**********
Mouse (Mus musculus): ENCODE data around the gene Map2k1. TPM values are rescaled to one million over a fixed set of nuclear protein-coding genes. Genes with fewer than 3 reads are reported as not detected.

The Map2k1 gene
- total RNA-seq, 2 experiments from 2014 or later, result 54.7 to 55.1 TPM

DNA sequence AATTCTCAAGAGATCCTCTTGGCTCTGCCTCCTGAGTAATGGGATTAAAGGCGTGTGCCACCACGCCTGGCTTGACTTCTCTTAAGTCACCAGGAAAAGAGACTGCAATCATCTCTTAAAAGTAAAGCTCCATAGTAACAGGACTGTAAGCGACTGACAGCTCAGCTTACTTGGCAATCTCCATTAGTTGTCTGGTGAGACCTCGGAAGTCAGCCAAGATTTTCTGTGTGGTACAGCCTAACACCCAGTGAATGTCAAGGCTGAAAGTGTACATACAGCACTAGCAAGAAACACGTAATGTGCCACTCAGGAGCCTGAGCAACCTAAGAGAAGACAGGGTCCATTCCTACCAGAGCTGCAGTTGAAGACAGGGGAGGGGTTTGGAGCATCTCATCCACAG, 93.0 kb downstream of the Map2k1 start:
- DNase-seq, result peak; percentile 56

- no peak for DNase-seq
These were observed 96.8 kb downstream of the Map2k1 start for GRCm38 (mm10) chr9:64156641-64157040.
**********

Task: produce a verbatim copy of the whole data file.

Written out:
Mouse (Mus musculus): ENCODE data around the gene Map2k1. TPM values are rescaled to one million over a fixed set of nuclear protein-coding genes. Genes with fewer than 3 reads are reported as not detected.

The Map2k1 gene
- total RNA-seq, 2 experiments from 2014 or later, result 54.7 to 55.1 TPM

DNA sequence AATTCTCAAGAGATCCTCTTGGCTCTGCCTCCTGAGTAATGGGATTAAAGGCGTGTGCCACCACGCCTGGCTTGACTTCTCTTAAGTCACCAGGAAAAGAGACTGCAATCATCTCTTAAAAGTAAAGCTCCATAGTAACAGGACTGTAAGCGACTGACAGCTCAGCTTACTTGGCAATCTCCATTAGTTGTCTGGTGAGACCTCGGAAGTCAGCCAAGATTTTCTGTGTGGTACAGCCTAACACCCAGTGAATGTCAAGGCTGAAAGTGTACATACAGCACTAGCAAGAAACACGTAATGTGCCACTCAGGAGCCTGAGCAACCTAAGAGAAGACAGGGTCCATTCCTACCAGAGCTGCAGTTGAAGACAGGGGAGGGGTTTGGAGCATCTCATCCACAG, 93.0 kb downstream of the Map2k1 start:
- DNase-seq, result peak; percentile 56

- no peak for DNase-seq
These were observed 96.8 kb downstream of the Map2k1 start for GRCm38 (mm10) chr9:64156641-64157040.